Along with this, the singer Sapna Chaudhary episode may not augur well for votes in the state. Babbar and other leaders had released news about the singer joining the party. It was speculated that she would contest the seat of actress-turned-politician Hema Malini in Uttar Pradesh’s Mathura constituency.

Hours later, Chaudhary denied having joined the party and went to meet BJP leaders.

Chaos also reigns whenever there is discussion of when Priyanka will visit Uttar Pradesh. Party leaders remain clueless about dates, places to be visited and her travel route, making the jobs of journalists covering Congress an uphill task.

Now, with the state set for a three-way competition among the ruling BJP, the main opposition party Congress and the alliance of three regional players, state politics have become highly competitive.

An SP leader told Asia Times, “Multi-cornered contests will only divide opposition votes and help the BJP, which won a whopping 71 out of 80 seats in the 2014 election. Still, Congress decided not to join hands with us. Leaving a few seats here and there would hardly make any difference in the poll outcome.”

Banking on anti-incumbent sentiment, Congress hopes to clinch victory in 45 seats out of 80 by going solo. However, insiders estimate that it may win up to 16 constituencies, and is struggling to find strong candidates to be fielded across 80 constituencies.

BJP spokesperson Harishchandra Srivastava said, “Congress’ Uttar Pradesh strategy has gone haywire due to internal tussles and ego clashes. Priyanka was inducted into the party in January to revive the Congress [party] in the state but she kept away from the state for so long. Moreover, Congress doesn’t have enough candidates to contest on 80 seats. Hence, they seek to skip so many seats.”

Srivastava adds, “Congress hasn’t learnt from the past. Mayawati betrayed leaders like Atal Bihari Vajpayee. Due to her insecurity over the Dalit (a lower caste in the Hindu caste system) votebank, she will never allow Congress to come closer. Nevertheless, Other Backward Classes (OBC), Dalits and Muslims don’t vote en-mass now. A section of them supported us last time.”

‘Goodwill gesture’

Congress spokesperson Anshu Awasthi defended the party’s move: “We are neither inexperienced nor overconfident. Our offer was purely a goodwill gesture as the alliance had also left two seats-Amethi and Rai Bareli-for Rahul and Sonia Gandhi ji. And Apna Dal is with the Congress.”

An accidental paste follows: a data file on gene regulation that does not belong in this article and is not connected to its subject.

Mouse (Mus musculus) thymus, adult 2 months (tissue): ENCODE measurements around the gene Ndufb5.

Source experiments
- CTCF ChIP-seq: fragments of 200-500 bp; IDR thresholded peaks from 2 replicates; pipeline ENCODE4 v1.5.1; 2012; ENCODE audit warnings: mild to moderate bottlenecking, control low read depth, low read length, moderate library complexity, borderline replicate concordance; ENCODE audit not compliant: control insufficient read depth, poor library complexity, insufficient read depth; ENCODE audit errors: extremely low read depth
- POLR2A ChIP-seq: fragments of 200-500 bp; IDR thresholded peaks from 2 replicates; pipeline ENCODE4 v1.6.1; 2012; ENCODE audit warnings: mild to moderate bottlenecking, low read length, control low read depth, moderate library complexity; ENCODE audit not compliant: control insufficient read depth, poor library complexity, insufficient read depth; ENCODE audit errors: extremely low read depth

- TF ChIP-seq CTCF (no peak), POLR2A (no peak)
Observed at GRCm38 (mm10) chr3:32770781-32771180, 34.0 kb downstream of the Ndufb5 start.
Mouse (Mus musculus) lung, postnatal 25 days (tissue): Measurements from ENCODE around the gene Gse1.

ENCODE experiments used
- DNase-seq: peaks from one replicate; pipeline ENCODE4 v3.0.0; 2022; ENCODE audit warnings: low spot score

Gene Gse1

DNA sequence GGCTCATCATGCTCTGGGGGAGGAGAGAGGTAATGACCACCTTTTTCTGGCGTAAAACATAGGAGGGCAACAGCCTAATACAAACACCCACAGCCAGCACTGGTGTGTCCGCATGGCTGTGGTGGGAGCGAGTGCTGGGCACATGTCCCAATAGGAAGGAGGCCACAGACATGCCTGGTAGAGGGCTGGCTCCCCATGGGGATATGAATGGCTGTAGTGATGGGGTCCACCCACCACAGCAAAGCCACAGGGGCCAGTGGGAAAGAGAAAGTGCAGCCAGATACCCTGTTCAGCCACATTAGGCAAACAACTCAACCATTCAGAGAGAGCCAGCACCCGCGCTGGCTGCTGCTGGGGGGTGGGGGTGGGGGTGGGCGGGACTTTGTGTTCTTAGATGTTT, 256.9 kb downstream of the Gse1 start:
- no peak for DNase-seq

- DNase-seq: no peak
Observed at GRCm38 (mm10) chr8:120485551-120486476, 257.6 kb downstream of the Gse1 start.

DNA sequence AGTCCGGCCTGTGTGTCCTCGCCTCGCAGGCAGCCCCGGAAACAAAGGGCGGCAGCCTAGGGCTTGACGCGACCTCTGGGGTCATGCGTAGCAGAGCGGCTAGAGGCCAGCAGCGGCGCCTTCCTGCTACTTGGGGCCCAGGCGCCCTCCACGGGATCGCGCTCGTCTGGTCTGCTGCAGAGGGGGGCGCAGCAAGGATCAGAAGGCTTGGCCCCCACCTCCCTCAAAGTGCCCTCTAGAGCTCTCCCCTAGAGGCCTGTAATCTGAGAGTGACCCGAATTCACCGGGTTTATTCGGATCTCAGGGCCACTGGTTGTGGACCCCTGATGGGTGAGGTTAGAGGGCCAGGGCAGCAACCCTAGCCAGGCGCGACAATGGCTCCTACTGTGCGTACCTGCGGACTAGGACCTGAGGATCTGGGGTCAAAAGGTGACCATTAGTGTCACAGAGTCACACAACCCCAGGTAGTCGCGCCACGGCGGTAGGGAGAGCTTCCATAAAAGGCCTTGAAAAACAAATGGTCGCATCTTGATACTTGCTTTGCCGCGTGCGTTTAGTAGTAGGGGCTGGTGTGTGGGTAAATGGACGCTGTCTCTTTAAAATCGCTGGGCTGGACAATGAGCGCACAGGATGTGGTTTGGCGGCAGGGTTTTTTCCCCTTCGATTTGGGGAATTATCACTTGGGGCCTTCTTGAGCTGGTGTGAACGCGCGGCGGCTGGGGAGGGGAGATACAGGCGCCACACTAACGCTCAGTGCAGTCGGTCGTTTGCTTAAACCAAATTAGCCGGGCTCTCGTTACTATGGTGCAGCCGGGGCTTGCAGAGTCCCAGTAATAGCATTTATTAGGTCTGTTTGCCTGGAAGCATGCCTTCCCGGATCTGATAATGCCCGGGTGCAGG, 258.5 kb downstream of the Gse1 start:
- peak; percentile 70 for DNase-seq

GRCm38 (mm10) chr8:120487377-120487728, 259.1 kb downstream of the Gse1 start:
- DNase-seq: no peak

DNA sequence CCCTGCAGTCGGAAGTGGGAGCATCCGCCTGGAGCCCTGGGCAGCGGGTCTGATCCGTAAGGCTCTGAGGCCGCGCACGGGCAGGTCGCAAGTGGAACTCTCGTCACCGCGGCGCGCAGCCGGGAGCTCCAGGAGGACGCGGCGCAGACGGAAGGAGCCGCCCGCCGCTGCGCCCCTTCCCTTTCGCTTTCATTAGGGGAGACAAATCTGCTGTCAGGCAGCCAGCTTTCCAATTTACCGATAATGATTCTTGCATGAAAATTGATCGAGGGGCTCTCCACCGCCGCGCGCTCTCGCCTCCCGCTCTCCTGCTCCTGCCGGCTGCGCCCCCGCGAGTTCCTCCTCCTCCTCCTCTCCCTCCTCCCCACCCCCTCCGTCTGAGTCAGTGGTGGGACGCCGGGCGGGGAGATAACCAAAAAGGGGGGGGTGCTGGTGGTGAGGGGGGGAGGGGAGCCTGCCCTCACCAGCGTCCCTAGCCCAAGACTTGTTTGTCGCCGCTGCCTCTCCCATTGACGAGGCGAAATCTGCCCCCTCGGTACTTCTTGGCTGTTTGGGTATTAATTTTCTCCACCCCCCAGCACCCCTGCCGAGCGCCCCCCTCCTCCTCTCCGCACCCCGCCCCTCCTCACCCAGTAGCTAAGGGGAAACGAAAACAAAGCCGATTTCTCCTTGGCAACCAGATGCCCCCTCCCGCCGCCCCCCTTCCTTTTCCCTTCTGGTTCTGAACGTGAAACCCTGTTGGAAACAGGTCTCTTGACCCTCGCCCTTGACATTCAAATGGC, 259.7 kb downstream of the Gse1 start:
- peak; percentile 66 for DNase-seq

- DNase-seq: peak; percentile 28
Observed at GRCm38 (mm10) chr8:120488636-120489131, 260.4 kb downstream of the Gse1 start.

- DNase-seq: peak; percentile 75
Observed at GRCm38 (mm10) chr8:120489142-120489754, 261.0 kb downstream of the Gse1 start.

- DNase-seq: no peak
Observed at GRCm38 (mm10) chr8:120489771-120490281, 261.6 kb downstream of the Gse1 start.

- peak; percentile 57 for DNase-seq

It is unclear whether the Congress will now leave the seven seats uncontested. “Central leadership will take a call in this regard,” said Congress leader Virendra Madan.

Vote banks overlap

Analysts believe that by offering indirect support to the alliance, Congress intends to create confusion among voters as its vote banks overlap with the SP-BSP-RLD. This could prove to be beneficial for the ruling BJP.

The Samajwadi party relies largely on Muslims, who make up almost 20% of the state’s population, and OBC voters; the BSP has its base among Dalits, who constitute about 20% of Hindu voters, who themselves make up around 80% of the Uttar Pradesh population.

These communities and some upper castes (who shifted to the BJP) were the Congress party vote bank in the past, and now the party seeks to get them back.

Alliance upper hand

The SP-BSP-RLD alliance’s decision to not share seats with India’s Grand Old Party in the state shows its confidence and illustrates the fact that it has an upper hand in state politics.

SK Dwivedi said, “SP wields considerable power among minorities and backward classes while Dalits largely rally behind [the] BSP. Open support to Congress would damage SP-BSP’s caste calculations forever.”

“Muslims have rallied behind Congress ever since Independence. Since the Babri Mosque demolition in 1992 during the Congress government, Muslims shifted their loyalty towards the SP. However, Muslims now vote for those candidates who can defeat the BJP, irrespective of [what parties] they belong to”, said Athar Hussain, Director of the Centre for Objective Research and Development.

As usual, caste polarization will play a key role in Uttar Pradesh. What remains to be seen is whether the BJP will be able to take advantage of the struggle between Congress and the alliance and secure another term.